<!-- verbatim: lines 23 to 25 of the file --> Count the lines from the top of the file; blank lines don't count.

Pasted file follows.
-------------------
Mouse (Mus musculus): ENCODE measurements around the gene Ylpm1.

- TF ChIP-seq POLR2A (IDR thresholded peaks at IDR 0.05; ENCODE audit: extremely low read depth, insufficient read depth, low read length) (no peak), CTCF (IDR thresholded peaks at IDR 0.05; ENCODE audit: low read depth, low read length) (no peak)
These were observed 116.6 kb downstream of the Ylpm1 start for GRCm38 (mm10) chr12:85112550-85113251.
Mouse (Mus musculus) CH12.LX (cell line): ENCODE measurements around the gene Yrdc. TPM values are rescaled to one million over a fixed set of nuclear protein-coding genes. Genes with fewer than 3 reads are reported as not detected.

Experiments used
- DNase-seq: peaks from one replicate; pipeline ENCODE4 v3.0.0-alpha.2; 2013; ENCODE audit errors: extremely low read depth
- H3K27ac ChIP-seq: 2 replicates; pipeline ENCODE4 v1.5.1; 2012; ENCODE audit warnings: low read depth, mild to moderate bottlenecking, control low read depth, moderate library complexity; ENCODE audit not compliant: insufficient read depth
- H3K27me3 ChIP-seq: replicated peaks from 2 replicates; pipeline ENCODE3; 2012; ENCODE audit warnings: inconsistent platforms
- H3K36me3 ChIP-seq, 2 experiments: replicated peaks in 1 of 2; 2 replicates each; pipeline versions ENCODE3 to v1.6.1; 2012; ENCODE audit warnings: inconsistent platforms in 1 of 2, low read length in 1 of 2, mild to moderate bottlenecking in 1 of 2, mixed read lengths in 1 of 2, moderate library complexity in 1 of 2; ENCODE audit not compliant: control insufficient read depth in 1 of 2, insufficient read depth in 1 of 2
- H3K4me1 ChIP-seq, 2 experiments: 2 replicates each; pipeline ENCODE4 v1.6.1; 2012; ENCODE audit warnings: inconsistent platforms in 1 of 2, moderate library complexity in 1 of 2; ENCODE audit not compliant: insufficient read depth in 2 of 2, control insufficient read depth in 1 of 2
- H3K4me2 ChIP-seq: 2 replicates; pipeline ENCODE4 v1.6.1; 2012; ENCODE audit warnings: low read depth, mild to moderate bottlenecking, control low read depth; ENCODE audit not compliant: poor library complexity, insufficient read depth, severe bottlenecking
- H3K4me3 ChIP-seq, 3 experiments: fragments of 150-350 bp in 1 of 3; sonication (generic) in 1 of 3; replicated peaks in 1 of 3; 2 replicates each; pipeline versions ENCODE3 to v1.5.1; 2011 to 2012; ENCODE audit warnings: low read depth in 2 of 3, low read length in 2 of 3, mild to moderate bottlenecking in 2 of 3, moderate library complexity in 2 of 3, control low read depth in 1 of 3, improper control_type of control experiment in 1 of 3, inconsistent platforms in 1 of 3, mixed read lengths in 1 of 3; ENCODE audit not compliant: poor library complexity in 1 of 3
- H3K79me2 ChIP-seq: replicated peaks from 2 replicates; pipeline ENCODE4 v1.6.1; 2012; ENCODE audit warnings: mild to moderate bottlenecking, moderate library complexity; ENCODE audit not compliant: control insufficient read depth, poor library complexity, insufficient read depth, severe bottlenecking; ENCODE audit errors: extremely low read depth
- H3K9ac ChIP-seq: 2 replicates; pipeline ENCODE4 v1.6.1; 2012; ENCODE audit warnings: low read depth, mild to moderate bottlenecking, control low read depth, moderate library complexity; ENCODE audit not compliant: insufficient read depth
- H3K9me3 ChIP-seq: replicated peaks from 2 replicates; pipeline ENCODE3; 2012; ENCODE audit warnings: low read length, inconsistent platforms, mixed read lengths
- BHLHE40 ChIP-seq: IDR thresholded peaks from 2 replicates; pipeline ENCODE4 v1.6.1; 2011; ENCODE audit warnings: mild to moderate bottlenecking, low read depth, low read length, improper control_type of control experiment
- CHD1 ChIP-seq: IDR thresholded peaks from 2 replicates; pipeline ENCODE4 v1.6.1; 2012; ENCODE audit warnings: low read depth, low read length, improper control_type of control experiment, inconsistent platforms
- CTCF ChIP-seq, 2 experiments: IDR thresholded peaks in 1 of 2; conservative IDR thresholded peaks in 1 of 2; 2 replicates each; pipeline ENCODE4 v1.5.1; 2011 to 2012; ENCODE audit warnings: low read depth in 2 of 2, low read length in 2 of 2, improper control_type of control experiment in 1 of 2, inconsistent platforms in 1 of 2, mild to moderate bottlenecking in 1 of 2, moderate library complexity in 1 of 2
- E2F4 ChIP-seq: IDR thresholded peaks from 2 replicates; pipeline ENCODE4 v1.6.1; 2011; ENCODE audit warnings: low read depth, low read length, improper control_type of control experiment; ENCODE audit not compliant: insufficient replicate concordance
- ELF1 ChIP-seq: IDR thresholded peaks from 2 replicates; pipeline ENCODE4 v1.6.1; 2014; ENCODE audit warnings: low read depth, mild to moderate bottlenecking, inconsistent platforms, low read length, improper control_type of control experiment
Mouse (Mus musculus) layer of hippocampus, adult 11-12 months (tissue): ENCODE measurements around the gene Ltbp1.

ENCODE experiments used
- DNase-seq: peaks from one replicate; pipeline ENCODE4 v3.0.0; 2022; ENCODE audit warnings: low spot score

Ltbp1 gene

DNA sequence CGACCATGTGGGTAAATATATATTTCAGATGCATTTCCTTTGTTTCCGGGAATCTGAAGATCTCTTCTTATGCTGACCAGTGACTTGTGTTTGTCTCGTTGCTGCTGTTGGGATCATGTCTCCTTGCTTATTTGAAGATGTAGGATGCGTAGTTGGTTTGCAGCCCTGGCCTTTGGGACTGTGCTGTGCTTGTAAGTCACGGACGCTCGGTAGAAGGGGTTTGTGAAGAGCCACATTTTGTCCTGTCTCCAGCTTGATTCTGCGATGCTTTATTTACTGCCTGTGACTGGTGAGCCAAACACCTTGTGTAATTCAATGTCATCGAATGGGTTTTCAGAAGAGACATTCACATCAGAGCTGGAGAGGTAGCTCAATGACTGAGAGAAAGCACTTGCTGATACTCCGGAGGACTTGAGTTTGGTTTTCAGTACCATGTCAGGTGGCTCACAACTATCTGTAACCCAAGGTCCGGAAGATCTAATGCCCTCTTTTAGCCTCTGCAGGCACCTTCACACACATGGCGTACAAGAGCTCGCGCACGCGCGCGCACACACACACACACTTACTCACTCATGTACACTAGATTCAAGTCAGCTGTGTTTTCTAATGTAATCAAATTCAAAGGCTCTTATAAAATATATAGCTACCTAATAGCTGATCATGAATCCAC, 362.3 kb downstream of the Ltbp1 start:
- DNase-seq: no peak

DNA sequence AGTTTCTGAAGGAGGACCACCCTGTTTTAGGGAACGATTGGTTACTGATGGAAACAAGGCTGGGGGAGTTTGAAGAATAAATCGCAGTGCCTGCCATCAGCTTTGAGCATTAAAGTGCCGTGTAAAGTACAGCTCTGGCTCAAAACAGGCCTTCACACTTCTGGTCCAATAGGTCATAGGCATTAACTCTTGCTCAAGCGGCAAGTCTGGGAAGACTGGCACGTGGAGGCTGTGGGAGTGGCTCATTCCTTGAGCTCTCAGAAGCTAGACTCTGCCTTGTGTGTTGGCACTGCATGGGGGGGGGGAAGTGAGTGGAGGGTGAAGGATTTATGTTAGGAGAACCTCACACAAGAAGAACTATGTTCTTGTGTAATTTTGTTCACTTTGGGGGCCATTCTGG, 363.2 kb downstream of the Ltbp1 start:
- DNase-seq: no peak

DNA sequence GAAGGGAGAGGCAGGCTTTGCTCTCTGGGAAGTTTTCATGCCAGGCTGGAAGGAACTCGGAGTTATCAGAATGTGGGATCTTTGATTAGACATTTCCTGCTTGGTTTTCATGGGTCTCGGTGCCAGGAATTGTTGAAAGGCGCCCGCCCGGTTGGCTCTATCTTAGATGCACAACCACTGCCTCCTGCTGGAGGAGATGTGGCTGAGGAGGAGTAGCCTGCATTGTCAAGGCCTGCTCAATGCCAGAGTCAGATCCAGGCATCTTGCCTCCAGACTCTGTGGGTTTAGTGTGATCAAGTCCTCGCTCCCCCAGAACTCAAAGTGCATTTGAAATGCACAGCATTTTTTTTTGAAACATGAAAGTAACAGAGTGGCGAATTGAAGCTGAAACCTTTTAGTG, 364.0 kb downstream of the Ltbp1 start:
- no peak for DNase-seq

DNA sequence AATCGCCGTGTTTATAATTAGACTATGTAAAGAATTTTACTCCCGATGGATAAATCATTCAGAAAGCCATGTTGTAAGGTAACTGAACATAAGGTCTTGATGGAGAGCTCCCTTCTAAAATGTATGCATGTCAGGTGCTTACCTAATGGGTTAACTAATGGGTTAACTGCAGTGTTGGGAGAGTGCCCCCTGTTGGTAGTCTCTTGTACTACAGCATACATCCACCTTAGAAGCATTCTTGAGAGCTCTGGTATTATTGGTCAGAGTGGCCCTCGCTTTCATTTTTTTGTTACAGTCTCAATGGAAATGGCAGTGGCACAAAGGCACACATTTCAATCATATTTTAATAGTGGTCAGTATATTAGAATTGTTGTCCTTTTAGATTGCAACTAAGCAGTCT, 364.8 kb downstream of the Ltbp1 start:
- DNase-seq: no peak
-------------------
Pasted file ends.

- DNase-seq: peaks from one replicate; pipeline ENCODE4 v3.0.0; 2022; ENCODE audit warnings: low spot score

Ltbp1 gene

DNA sequence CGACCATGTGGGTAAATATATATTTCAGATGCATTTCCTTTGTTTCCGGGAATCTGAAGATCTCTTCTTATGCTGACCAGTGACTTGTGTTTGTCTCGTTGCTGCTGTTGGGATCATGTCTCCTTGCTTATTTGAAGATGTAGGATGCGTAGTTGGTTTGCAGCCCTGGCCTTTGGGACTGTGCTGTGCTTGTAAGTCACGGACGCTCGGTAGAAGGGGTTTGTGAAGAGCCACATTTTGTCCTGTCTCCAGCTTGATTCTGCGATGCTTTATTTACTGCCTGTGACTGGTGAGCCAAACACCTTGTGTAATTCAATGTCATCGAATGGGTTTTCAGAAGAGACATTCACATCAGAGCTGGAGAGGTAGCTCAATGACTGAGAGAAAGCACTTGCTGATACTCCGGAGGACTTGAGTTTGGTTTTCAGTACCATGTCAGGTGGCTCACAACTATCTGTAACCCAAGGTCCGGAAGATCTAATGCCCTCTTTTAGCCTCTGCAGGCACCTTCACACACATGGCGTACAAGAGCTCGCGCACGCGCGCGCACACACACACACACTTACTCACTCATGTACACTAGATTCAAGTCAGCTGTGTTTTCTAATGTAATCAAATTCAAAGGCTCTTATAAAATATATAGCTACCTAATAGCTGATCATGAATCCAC, 362.3 kb downstream of the Ltbp1 start: